xi's moments
Home | Op-Ed Contributors

Today's Tibet evinces path to modernization

By Kelsang Drolma | China Daily | Updated: 2023-03-30 07:11

Tourists pose for photos in front of the Potala Palace in Lhasa, Tibet, on Feb 1, 2023. [Photo by Palden Nyima/For chinadaily.com.cn]

The development of Tibet and ethnic groups has always been one of the priorities for the central government. Based on equality, China's ethnic policy is aimed at realizing common prosperity and improving the lives and livelihoods of all ethnic groups. As such, the modernization of Tibet reflects Chinese-style modernization.

The modernization process of Tibet, however, has been arduous. By taking measures for the liberation of social productivity, the central authorities laid a solid foundation and gave the institutional guarantee for Tibet's modernization. Today, Tibet is a socialist society where all workers enjoy equal rights and freedom in all aspects of life.

Since the founding of the People's Republic, especially since the launch of reform and opening-up, the Communist Party of China has led the Chinese people, including members of all ethnic groups, in promoting socialist modernization and adopting a modernization path with Chinese characteristics based on the reality of the situation.

Tibet's modernization process has followed the correct direction, and gradually developed its own characteristics. Agriculture and animal husbandry had been the main sources of income for the people in Tibet for thousands of years. Even in the 1950s, agriculture and animal husbandry accounted for 97.7 percent of the total production value in the region.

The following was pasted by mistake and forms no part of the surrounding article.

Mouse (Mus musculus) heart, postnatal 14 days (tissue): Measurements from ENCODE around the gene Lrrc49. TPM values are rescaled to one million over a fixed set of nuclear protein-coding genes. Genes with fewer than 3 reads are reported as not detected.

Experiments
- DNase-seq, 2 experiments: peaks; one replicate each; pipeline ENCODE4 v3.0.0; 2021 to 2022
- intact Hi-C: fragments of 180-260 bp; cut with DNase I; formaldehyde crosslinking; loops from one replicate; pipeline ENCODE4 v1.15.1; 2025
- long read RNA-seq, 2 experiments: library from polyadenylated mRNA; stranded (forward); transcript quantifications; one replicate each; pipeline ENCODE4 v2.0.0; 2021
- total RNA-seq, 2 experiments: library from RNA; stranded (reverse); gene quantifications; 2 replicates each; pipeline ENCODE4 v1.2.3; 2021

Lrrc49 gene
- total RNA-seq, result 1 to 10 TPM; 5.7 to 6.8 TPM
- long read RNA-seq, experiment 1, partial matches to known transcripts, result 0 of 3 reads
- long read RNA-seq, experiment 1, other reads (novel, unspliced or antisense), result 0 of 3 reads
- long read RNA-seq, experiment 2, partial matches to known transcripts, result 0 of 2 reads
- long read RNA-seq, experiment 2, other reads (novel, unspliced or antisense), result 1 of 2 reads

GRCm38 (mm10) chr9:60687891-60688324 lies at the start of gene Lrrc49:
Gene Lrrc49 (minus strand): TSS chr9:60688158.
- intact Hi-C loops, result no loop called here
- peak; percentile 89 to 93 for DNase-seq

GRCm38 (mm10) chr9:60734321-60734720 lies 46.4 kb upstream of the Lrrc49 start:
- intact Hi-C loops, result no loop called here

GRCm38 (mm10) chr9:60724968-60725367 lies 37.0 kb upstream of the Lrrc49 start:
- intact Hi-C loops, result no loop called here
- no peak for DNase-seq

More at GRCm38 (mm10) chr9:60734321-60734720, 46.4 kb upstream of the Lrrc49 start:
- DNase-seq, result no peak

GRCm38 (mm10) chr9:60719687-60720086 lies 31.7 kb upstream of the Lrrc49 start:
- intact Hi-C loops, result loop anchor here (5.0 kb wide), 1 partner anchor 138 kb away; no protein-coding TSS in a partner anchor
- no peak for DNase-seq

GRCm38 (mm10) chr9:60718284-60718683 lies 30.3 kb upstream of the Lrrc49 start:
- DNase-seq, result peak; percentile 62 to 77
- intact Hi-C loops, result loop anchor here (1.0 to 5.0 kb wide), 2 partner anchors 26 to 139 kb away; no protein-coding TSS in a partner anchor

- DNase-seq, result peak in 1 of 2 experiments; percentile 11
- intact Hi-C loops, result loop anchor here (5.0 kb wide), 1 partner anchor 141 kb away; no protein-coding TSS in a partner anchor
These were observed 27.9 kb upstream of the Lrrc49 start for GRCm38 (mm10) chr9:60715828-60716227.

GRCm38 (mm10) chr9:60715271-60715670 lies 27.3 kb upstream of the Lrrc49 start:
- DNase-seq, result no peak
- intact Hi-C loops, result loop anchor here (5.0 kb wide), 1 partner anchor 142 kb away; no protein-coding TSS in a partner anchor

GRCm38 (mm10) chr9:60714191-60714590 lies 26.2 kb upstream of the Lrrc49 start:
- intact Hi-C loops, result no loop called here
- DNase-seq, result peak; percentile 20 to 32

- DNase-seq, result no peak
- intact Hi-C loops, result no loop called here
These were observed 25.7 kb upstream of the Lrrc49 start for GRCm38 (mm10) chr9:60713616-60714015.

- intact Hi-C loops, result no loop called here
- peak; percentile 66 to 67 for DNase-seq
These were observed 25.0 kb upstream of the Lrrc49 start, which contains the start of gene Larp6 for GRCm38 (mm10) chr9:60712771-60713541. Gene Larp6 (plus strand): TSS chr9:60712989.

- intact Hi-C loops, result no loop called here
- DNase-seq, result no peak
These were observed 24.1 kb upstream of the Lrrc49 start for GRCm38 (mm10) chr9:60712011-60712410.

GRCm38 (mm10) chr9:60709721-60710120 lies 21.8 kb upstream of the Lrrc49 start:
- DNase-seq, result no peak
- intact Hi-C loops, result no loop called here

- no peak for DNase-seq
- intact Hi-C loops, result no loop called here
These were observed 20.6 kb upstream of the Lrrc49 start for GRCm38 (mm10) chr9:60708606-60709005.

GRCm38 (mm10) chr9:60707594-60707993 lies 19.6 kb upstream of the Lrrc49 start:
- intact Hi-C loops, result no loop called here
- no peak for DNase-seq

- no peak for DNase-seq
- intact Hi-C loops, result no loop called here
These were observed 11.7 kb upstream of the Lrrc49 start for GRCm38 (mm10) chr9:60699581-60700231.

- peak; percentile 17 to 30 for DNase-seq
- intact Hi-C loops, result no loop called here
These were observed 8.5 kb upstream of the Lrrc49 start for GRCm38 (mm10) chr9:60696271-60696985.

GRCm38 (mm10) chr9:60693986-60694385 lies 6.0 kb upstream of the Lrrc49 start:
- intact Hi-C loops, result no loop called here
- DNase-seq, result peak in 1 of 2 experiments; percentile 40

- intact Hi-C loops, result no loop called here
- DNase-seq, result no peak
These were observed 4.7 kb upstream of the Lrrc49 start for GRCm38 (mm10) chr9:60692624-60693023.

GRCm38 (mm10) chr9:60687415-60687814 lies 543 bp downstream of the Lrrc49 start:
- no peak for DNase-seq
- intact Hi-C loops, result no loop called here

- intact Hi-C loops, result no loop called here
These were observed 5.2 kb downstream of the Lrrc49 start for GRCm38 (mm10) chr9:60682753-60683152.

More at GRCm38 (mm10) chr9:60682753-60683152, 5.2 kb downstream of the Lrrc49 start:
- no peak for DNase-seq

However, with the long-term support of the central government and the assistance of other provinces, the economic structure of Tibet has undergone a thorough transformation. Although the agricultural output value of Tibet is at a historic high, the primary industry of agriculture and animal husbandry account for the smallest proportion of output value, while the secondary and tertiary industries, bolstered by modern economic elements, have been contributing more to Tibet's economy.

This indicates Tibet's economic structure is gradually improving. Before the peaceful liberation of Tibet in 1951, more than 90 percent of the people in the region were serfs who suffered super-economic exploitation. To change the situation, the central government led the Tibetan people in realizing development through socialist modernization practices, which helped them to emerge out of poverty and pursue high-quality development.

The implementation of the poverty alleviation program helped fulfill the Party's promise of leaving no one behind on the road to realize moderate prosperity, as it ensured all 74 counties in Tibet, the only provincial-level contiguous poverty-stricken region in China were lifted out of poverty by the end of 2019. This also helped China realize the first centenary goal of building a moderately prosperous society in all respects.

Before liberation, Tibet was a hierarchical society where most people were poor, lacked economic autonomy, and led a miserable life, forcing them to pin all their hopes on the afterlife.

After the peaceful liberation of Tibet, however, the construction of Qinghai-Tibet and Sichuan-Tibet highways greatly shortened the distance between Tibet and the rest of the country. And the establishment of new schools allowed the people of the plateau to see a different world, a world of modern education.